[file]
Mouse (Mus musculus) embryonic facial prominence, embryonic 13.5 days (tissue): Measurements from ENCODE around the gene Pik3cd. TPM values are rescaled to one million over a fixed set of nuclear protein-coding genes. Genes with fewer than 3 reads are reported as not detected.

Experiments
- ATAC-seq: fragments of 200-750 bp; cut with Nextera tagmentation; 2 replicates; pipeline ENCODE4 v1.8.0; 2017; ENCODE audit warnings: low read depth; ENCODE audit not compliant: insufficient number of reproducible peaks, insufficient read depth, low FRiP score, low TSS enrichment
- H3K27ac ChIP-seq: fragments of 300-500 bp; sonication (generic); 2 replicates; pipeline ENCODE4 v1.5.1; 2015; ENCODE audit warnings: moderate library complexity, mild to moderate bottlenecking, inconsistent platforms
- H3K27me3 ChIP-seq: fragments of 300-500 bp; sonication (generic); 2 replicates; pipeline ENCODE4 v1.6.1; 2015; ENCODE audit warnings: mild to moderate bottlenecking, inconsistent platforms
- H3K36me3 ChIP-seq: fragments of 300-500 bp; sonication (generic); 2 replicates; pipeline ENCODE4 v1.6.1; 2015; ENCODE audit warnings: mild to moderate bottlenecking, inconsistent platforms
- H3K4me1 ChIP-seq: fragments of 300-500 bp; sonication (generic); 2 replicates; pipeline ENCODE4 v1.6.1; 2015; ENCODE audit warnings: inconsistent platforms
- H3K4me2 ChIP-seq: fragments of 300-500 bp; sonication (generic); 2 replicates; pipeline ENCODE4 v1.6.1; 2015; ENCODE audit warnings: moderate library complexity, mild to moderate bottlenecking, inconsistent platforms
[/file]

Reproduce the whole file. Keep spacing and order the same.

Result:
Mouse (Mus musculus) embryonic facial prominence, embryonic 13.5 days (tissue): Measurements from ENCODE around the gene Pik3cd. TPM values are rescaled to one million over a fixed set of nuclear protein-coding genes. Genes with fewer than 3 reads are reported as not detected.

Experiments
- ATAC-seq: fragments of 200-750 bp; cut with Nextera tagmentation; 2 replicates; pipeline ENCODE4 v1.8.0; 2017; ENCODE audit warnings: low read depth; ENCODE audit not compliant: insufficient number of reproducible peaks, insufficient read depth, low FRiP score, low TSS enrichment
- H3K27ac ChIP-seq: fragments of 300-500 bp; sonication (generic); 2 replicates; pipeline ENCODE4 v1.5.1; 2015; ENCODE audit warnings: moderate library complexity, mild to moderate bottlenecking, inconsistent platforms
- H3K27me3 ChIP-seq: fragments of 300-500 bp; sonication (generic); 2 replicates; pipeline ENCODE4 v1.6.1; 2015; ENCODE audit warnings: mild to moderate bottlenecking, inconsistent platforms
- H3K36me3 ChIP-seq: fragments of 300-500 bp; sonication (generic); 2 replicates; pipeline ENCODE4 v1.6.1; 2015; ENCODE audit warnings: mild to moderate bottlenecking, inconsistent platforms
- H3K4me1 ChIP-seq: fragments of 300-500 bp; sonication (generic); 2 replicates; pipeline ENCODE4 v1.6.1; 2015; ENCODE audit warnings: inconsistent platforms
- H3K4me2 ChIP-seq: fragments of 300-500 bp; sonication (generic); 2 replicates; pipeline ENCODE4 v1.6.1; 2015; ENCODE audit warnings: moderate library complexity, mild to moderate bottlenecking, inconsistent platforms